Agile is a good way to understand the 8th Law, as well as the 1st and 2nd law, because Agile techniques work because they embrace Lehman's laws. Agile gives practical tools that make the realities described by the Lehmans laws in general, and the 8th in particular, manageable, and stable.
The insight behind the 8th law is that the process of software development is composed of three key - but very different ingredients - people, organizations of people, and software.
People define what the software should do and how it will be used. People develop software that realizes those requirements. People are subjective, imperfect, irrational, and biased (except me of course !). Organizations of people amplify this by introducing more stakeholders, with differing interests, opinions, and politics. Think of all of this as a complex feedback loop - not in the sense of say, an airplane control system - but like the world economy or even a government trying to manage a pandemic.
Software - unlike people - is "perfect" - unbiased, deterministic, it does exactly what it's programmed to do. Software has no notion of "tolerance" - there is no relationship between the nature of the error/fault and the size and criticality of the outcome. Also, changing software is conceived as "easy" - just type a few magic words, and the problem if fixed, redeployment is fast and automatic. So software changes behave like positive feedback - changes are very easy, but the smallest input can cause an unproportionate large output.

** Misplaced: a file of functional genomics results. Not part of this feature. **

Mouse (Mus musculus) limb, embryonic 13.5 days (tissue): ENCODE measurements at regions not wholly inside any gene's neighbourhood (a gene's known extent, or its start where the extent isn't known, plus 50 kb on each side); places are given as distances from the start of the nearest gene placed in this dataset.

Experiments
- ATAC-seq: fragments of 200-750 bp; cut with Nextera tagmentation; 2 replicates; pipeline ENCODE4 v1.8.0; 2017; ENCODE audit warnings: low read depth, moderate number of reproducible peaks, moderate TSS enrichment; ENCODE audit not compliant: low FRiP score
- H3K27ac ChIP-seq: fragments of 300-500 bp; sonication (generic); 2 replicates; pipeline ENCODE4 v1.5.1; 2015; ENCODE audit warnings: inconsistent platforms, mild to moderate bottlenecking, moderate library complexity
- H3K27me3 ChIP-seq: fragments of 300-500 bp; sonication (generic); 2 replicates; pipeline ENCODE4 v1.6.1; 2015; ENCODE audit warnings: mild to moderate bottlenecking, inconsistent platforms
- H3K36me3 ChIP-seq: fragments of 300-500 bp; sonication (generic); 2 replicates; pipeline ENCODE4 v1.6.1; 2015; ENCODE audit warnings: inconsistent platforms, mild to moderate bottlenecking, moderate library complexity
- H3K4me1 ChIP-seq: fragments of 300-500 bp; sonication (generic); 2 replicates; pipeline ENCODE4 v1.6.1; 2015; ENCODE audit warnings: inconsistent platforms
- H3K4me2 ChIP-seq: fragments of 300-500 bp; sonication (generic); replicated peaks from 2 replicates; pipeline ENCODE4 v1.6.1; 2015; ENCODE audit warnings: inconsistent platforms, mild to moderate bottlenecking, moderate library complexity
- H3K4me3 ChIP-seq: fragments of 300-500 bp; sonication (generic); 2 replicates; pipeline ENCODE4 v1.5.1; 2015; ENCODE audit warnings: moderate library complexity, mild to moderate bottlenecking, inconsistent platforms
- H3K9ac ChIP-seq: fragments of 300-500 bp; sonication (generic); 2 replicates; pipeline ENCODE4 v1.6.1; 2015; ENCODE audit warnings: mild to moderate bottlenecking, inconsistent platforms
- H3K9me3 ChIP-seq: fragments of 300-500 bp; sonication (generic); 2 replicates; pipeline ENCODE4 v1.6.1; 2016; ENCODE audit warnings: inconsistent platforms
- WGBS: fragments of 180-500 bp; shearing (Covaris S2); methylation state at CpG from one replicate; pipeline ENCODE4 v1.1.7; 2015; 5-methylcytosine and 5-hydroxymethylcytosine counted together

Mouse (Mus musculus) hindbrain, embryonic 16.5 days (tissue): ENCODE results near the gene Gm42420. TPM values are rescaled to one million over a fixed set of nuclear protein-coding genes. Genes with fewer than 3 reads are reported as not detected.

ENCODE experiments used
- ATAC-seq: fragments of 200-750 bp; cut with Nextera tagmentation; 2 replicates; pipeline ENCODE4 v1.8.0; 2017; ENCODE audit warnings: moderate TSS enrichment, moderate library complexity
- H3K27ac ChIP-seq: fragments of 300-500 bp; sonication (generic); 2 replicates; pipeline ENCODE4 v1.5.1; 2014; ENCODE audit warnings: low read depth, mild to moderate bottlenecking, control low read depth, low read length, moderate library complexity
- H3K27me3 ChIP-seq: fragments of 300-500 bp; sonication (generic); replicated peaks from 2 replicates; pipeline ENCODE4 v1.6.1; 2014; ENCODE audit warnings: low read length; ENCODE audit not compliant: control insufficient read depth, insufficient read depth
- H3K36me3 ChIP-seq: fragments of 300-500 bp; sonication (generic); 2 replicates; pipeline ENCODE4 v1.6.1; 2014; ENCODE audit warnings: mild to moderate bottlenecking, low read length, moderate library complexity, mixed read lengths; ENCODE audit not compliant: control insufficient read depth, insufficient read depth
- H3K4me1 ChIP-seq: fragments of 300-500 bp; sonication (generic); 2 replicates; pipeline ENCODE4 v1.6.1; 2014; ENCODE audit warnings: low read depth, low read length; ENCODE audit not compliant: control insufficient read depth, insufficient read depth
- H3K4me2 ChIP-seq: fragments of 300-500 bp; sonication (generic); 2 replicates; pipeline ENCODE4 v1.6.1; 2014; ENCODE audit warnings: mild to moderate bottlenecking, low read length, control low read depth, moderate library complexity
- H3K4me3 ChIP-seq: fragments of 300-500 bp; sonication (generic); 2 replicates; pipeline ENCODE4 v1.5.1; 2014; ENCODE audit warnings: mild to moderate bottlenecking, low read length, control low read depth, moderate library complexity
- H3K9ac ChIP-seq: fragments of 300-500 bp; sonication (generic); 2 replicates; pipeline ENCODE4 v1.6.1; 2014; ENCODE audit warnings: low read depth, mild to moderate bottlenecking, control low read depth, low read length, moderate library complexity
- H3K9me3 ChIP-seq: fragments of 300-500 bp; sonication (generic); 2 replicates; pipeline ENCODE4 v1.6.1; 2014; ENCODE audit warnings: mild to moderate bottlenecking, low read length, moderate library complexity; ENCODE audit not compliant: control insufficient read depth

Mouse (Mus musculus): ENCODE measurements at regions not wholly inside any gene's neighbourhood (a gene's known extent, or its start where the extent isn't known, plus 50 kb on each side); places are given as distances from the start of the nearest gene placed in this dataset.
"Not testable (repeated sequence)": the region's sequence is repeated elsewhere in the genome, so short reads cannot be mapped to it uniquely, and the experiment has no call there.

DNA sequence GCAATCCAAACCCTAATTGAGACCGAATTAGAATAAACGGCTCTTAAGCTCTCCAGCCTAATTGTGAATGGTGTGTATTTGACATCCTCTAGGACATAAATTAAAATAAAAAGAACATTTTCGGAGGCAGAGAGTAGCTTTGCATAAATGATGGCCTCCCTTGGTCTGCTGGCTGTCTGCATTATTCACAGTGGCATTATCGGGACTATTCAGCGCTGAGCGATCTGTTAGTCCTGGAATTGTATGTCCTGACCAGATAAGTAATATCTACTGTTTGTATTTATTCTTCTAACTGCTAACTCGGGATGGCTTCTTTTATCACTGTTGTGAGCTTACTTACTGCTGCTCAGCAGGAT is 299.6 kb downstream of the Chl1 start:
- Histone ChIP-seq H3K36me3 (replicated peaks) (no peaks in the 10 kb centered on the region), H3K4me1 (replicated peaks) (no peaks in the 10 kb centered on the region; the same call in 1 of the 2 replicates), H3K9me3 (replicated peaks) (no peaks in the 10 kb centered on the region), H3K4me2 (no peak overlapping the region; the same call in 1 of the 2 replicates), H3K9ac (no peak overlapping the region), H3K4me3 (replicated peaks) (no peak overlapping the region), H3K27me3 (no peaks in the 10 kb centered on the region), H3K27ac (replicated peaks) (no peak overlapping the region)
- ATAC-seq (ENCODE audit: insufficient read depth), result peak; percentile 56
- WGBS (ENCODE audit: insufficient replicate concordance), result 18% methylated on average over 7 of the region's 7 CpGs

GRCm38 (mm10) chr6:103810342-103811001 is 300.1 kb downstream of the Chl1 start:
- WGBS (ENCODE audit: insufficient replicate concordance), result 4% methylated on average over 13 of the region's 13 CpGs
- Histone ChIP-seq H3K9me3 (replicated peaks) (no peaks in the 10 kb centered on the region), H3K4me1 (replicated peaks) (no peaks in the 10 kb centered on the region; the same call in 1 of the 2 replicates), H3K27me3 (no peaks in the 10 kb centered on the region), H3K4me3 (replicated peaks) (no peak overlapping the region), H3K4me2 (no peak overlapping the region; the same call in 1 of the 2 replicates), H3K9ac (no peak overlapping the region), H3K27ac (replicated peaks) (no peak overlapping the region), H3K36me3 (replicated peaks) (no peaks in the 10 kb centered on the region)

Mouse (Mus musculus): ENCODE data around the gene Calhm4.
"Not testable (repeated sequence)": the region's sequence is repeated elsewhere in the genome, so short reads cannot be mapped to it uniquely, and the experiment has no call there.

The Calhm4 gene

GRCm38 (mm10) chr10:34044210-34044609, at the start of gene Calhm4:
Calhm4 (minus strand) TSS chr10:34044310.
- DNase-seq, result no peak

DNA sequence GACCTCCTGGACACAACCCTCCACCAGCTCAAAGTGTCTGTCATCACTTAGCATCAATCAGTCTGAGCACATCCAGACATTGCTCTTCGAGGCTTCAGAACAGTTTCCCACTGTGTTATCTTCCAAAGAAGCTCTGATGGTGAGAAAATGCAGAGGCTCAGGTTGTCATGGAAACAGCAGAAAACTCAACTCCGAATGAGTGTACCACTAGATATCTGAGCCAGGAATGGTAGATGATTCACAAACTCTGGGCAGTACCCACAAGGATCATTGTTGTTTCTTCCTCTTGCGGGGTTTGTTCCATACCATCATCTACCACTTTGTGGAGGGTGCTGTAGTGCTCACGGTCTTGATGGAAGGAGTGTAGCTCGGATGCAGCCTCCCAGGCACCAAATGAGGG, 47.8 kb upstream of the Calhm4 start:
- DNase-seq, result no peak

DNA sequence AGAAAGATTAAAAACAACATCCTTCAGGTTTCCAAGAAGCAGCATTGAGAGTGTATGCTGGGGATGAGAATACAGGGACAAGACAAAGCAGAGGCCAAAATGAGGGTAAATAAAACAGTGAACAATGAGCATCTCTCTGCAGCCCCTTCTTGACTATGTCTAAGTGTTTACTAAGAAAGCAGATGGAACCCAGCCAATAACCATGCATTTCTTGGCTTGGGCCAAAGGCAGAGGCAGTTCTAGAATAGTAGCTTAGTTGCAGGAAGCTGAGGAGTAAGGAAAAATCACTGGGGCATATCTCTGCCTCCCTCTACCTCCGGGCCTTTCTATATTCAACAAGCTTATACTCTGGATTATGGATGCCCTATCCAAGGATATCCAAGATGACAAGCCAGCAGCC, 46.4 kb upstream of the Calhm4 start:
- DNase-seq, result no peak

The combination of human users of the system, a large human organization manipulating an easy to change and deliver software base, leads to a constant desire and pressure for change. The fact that today's systems have multiple users, many features and there are many many stakeholders means that the entire system has a life of its own - not completely under the control of any particular person or organization.
Agile recognizes that systems evolve (the 1st law), hence it encourages, iterative, incremental, and evolutionary growth.
Agile encourages small, self-managing teams, i.e. it aims to simplify the 8th law feedback loops. It encourages measuring/analyzing/changing the development process itself - yet another 8th law feedback loop. Agile also recognizes the inevitability of technical debt and the need for refactoring (yet another loop) - accepting and embracing the 2nd law.
The 3rd law basically says that observations of the rate of real, large software systems, shows that this growth is not totally under the control of the managers - the people, the organization, and the nature of software combine in a way that makes the development process behave in a statistically predictable - cycles of increased and decreased development progress (negative feedback loop), increasing growth (the 1st law), and eventual decay (because of unmanaged entropy - the 2nd law).